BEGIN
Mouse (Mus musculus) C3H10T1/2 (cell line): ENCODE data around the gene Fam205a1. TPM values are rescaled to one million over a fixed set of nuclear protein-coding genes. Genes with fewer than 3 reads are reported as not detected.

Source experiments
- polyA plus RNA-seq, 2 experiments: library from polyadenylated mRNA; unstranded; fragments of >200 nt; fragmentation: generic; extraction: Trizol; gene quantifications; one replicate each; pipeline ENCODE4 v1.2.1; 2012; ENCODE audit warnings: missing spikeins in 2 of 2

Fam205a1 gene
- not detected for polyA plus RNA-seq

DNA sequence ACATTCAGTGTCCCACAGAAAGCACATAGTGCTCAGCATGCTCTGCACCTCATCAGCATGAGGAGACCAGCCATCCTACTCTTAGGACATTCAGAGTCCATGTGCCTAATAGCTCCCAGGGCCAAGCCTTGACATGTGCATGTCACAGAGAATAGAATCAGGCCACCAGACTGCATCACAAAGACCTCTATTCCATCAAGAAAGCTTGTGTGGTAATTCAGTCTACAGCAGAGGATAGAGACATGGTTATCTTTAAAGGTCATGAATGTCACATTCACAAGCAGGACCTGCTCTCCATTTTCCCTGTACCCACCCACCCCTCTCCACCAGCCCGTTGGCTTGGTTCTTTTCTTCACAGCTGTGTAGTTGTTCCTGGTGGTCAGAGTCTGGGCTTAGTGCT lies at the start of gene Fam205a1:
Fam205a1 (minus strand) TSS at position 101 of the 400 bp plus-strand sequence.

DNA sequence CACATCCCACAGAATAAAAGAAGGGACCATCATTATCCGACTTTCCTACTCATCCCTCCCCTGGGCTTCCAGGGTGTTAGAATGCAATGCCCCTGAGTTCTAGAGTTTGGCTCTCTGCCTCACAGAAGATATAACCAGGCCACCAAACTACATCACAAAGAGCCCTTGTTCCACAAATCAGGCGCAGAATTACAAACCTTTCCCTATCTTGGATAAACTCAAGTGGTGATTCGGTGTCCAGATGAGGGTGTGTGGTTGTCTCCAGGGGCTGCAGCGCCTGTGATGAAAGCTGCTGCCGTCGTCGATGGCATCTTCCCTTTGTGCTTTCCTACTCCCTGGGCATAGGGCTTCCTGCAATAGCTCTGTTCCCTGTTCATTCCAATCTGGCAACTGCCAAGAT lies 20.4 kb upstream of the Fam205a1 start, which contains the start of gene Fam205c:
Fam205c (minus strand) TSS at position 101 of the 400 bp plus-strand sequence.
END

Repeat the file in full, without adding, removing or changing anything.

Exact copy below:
Mouse (Mus musculus) C3H10T1/2 (cell line): ENCODE data around the gene Fam205a1. TPM values are rescaled to one million over a fixed set of nuclear protein-coding genes. Genes with fewer than 3 reads are reported as not detected.

Source experiments
- polyA plus RNA-seq, 2 experiments: library from polyadenylated mRNA; unstranded; fragments of >200 nt; fragmentation: generic; extraction: Trizol; gene quantifications; one replicate each; pipeline ENCODE4 v1.2.1; 2012; ENCODE audit warnings: missing spikeins in 2 of 2

Fam205a1 gene
- not detected for polyA plus RNA-seq

DNA sequence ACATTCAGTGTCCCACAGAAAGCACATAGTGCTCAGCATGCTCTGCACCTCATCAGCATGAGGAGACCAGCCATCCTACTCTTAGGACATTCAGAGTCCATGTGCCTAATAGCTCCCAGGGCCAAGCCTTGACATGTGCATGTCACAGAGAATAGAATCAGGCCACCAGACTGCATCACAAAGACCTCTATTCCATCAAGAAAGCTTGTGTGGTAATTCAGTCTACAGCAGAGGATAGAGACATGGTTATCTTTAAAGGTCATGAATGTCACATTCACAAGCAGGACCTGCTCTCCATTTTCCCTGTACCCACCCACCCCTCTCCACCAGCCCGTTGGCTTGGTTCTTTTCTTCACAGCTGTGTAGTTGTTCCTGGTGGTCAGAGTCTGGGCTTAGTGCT lies at the start of gene Fam205a1:
Fam205a1 (minus strand) TSS at position 101 of the 400 bp plus-strand sequence.

DNA sequence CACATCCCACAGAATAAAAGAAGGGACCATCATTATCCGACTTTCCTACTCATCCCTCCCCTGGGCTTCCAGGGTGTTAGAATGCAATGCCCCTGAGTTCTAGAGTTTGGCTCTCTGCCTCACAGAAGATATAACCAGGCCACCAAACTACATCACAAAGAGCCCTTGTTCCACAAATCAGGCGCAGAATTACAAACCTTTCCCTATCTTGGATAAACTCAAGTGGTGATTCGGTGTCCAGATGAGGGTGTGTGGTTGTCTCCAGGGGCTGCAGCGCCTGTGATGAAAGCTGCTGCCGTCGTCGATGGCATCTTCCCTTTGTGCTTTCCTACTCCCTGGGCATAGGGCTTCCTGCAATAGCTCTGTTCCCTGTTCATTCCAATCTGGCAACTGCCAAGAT lies 20.4 kb upstream of the Fam205a1 start, which contains the start of gene Fam205c:
Fam205c (minus strand) TSS at position 101 of the 400 bp plus-strand sequence.